EPA welcomes court judgements on waste cases
The EPA has welcomed two significant Appeal decisions handed down by the Full Court of the Supreme Court this month.
In the matter of EPA v Adelaide Resource Recovery (ARR), the EPA successfully appealed a 2015 ruling of the Environment Resources and Development (ERD) Court that ARR had not breached its licence by storing construction and demolition waste in an area that was not covered at its Hanson Road, Dry Creek site.
The Supreme Court found that on the evidence, the material in the stockpiles was waste that predominantly comprised construction and demolition material and this should have been stored undercover, as required by ARR’s EPA licence.
A conviction was recorded but a second count of storing commercial and industrial waste outside was not proved.
The Court rejected ARR’s argument that the material in the stockpiles had become “product” rather than “waste”. It found that receipt of waste with the intent to process and then sell it as a product does not necessarily mean that it has material that was no longer waste and therefore no longer subject to EPA licence requirements.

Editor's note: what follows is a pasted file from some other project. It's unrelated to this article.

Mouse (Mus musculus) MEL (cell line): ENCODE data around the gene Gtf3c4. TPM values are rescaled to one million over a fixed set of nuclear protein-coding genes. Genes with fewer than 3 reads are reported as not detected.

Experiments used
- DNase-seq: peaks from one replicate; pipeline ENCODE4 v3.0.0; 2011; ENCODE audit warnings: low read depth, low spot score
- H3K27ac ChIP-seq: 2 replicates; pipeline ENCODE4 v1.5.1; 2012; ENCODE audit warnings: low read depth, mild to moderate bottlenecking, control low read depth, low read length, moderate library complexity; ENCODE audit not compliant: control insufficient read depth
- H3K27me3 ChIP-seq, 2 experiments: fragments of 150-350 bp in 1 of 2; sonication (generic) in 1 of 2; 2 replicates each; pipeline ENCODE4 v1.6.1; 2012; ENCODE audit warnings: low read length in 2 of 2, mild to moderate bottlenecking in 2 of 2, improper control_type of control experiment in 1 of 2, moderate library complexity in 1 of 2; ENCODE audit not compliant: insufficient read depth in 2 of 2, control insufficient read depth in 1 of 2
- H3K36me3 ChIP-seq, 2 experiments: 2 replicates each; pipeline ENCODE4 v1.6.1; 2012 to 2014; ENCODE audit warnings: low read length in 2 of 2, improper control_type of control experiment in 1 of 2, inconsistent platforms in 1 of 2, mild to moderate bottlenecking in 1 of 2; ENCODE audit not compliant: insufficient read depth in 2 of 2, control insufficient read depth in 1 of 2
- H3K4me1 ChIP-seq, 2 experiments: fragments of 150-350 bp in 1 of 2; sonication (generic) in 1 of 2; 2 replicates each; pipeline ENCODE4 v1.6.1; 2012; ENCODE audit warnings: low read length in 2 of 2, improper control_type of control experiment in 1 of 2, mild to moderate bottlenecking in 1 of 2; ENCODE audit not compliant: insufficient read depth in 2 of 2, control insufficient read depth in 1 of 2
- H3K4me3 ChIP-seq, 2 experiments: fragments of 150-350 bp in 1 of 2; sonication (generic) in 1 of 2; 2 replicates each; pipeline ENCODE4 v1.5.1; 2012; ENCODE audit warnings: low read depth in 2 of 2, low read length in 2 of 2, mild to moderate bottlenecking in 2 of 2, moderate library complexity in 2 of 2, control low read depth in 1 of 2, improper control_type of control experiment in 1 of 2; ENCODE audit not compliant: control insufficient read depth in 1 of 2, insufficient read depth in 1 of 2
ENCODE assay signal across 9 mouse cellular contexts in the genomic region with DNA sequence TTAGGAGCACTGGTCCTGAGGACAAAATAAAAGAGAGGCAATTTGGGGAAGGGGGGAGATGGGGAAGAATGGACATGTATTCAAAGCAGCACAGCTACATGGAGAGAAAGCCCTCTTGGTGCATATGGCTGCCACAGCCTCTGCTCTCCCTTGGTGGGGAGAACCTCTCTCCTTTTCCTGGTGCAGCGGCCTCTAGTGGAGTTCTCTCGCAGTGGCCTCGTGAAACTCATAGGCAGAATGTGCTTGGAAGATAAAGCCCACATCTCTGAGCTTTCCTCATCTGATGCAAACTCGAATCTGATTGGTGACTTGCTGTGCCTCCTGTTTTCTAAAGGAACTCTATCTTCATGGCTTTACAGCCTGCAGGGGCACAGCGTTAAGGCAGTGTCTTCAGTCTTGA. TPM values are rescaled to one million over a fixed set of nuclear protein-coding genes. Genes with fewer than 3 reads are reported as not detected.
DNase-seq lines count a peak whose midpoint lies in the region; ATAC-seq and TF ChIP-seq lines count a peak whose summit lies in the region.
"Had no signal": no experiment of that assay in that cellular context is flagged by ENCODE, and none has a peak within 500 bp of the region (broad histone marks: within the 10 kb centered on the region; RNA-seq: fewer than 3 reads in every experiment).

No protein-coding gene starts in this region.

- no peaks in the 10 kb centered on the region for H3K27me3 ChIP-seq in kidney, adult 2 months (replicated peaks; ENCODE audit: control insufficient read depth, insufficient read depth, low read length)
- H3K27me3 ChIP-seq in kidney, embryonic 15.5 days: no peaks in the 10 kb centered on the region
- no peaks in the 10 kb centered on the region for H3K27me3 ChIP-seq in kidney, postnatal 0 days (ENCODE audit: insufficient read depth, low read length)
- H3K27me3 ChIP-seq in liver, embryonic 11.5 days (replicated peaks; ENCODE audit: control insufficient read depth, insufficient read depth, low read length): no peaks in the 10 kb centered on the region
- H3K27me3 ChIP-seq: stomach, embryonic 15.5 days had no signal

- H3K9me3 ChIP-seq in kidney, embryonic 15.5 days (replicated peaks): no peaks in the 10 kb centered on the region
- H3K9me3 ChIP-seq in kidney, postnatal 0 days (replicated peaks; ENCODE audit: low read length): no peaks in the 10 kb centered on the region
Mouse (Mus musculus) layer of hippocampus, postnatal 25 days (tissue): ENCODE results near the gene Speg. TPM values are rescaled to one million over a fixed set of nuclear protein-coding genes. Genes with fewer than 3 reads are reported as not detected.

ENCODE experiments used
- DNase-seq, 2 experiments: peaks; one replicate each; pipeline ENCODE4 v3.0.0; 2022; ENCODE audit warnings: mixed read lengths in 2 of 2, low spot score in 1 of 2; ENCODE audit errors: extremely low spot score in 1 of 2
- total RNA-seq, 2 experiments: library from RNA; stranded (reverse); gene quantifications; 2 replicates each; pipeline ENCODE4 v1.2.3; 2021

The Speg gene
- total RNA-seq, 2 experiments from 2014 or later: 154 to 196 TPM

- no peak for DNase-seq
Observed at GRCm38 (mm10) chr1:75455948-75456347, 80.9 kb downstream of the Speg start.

The Court ruled that it will be a question of fact and degree as to when the waste has suitably changed its character and become a product which requires consideration of whether there is an economic demand and immediate market for that material.
In a another similar case, the Full Court dismissed and Adelaide City Council (ACC) appeal and upheld a decision in the ERD Court that found ACC guilty of breaching two counts of its licence by failing to cap the former Wingfield landfill by 31 October, 2012.
A landfill cap is required to prevent pollution of water, vermin access and uncontrolled release of gas and odour.
EPA Chief Executive Tony Circelli said the two cases had reinforced the EPA’s regulatory approach to licensing and regulating waste and waste depots.
“The Supreme Court rulings send a message to industry that the EPA will vigorously pursue breaches of licence conditions through the courts if necessary,” Mr Circelli said.